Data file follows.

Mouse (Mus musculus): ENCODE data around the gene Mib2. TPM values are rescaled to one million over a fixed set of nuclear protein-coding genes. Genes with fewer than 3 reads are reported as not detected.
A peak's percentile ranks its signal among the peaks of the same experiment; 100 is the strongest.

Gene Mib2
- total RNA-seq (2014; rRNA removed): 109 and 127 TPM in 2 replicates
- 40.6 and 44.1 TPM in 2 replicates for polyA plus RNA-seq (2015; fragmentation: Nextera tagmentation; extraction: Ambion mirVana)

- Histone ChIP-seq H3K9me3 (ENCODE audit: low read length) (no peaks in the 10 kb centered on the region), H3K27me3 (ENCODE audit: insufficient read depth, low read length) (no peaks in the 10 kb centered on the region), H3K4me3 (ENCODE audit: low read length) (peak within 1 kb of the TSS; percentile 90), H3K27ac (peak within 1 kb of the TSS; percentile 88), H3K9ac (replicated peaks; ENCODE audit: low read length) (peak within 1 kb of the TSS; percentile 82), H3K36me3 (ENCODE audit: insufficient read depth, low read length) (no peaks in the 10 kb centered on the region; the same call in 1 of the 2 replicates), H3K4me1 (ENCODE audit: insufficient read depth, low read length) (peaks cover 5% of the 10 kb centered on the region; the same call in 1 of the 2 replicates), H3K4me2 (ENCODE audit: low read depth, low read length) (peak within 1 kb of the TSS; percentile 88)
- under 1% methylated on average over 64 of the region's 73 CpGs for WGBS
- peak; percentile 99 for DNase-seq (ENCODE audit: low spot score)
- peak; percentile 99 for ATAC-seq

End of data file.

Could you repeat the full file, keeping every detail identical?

Mouse (Mus musculus): ENCODE data around the gene Mib2. TPM values are rescaled to one million over a fixed set of nuclear protein-coding genes. Genes with fewer than 3 reads are reported as not detected.
A peak's percentile ranks its signal among the peaks of the same experiment; 100 is the strongest.

Gene Mib2
- total RNA-seq (2014; rRNA removed): 109 and 127 TPM in 2 replicates
- 40.6 and 44.1 TPM in 2 replicates for polyA plus RNA-seq (2015; fragmentation: Nextera tagmentation; extraction: Ambion mirVana)

- Histone ChIP-seq H3K9me3 (ENCODE audit: low read length) (no peaks in the 10 kb centered on the region), H3K27me3 (ENCODE audit: insufficient read depth, low read length) (no peaks in the 10 kb centered on the region), H3K4me3 (ENCODE audit: low read length) (peak within 1 kb of the TSS; percentile 90), H3K27ac (peak within 1 kb of the TSS; percentile 88), H3K9ac (replicated peaks; ENCODE audit: low read length) (peak within 1 kb of the TSS; percentile 82), H3K36me3 (ENCODE audit: insufficient read depth, low read length) (no peaks in the 10 kb centered on the region; the same call in 1 of the 2 replicates), H3K4me1 (ENCODE audit: insufficient read depth, low read length) (peaks cover 5% of the 10 kb centered on the region; the same call in 1 of the 2 replicates), H3K4me2 (ENCODE audit: low read depth, low read length) (peak within 1 kb of the TSS; percentile 88)
- under 1% methylated on average over 64 of the region's 73 CpGs for WGBS
- peak; percentile 99 for DNase-seq (ENCODE audit: low spot score)
- peak; percentile 99 for ATAC-seq